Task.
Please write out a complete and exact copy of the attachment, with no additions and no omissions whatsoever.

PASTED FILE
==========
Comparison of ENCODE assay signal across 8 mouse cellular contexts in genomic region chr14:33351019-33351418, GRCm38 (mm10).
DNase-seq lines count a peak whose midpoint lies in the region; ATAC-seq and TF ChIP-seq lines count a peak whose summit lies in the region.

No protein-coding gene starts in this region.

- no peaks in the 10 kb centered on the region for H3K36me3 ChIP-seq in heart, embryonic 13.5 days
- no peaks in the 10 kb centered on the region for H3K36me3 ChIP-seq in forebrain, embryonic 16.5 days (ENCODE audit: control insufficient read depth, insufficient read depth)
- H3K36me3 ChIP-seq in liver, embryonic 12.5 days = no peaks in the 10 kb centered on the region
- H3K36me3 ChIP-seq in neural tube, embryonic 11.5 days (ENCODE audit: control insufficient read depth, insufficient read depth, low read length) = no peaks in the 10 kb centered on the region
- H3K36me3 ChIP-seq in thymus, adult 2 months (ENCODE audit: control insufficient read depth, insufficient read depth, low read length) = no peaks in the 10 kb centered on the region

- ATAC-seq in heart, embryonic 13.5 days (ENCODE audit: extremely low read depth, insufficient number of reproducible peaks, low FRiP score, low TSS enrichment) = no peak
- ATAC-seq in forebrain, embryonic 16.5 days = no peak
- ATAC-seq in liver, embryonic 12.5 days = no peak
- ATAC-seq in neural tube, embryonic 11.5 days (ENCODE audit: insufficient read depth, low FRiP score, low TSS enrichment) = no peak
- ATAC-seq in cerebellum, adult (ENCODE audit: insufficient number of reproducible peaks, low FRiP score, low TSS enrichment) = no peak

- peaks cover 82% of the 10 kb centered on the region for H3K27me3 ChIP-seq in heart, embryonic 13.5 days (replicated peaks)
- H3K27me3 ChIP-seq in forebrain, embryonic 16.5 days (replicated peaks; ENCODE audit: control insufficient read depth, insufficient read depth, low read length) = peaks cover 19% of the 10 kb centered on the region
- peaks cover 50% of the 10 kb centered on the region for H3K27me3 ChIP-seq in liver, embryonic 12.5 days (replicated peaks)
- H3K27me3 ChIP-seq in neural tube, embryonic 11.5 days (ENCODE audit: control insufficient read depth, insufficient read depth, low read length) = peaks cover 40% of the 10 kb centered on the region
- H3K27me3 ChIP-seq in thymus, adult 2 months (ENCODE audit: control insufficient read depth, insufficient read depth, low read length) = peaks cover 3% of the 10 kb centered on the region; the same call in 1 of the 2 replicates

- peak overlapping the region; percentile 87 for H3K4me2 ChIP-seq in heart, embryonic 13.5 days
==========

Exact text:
Comparison of ENCODE assay signal across 8 mouse cellular contexts in genomic region chr14:33351019-33351418, GRCm38 (mm10).
DNase-seq lines count a peak whose midpoint lies in the region; ATAC-seq and TF ChIP-seq lines count a peak whose summit lies in the region.

No protein-coding gene starts in this region.

- no peaks in the 10 kb centered on the region for H3K36me3 ChIP-seq in heart, embryonic 13.5 days
- no peaks in the 10 kb centered on the region for H3K36me3 ChIP-seq in forebrain, embryonic 16.5 days (ENCODE audit: control insufficient read depth, insufficient read depth)
- H3K36me3 ChIP-seq in liver, embryonic 12.5 days = no peaks in the 10 kb centered on the region
- H3K36me3 ChIP-seq in neural tube, embryonic 11.5 days (ENCODE audit: control insufficient read depth, insufficient read depth, low read length) = no peaks in the 10 kb centered on the region
- H3K36me3 ChIP-seq in thymus, adult 2 months (ENCODE audit: control insufficient read depth, insufficient read depth, low read length) = no peaks in the 10 kb centered on the region

- ATAC-seq in heart, embryonic 13.5 days (ENCODE audit: extremely low read depth, insufficient number of reproducible peaks, low FRiP score, low TSS enrichment) = no peak
- ATAC-seq in forebrain, embryonic 16.5 days = no peak
- ATAC-seq in liver, embryonic 12.5 days = no peak
- ATAC-seq in neural tube, embryonic 11.5 days (ENCODE audit: insufficient read depth, low FRiP score, low TSS enrichment) = no peak
- ATAC-seq in cerebellum, adult (ENCODE audit: insufficient number of reproducible peaks, low FRiP score, low TSS enrichment) = no peak

- peaks cover 82% of the 10 kb centered on the region for H3K27me3 ChIP-seq in heart, embryonic 13.5 days (replicated peaks)
- H3K27me3 ChIP-seq in forebrain, embryonic 16.5 days (replicated peaks; ENCODE audit: control insufficient read depth, insufficient read depth, low read length) = peaks cover 19% of the 10 kb centered on the region
- peaks cover 50% of the 10 kb centered on the region for H3K27me3 ChIP-seq in liver, embryonic 12.5 days (replicated peaks)
- H3K27me3 ChIP-seq in neural tube, embryonic 11.5 days (ENCODE audit: control insufficient read depth, insufficient read depth, low read length) = peaks cover 40% of the 10 kb centered on the region
- H3K27me3 ChIP-seq in thymus, adult 2 months (ENCODE audit: control insufficient read depth, insufficient read depth, low read length) = peaks cover 3% of the 10 kb centered on the region; the same call in 1 of the 2 replicates

- peak overlapping the region; percentile 87 for H3K4me2 ChIP-seq in heart, embryonic 13.5 days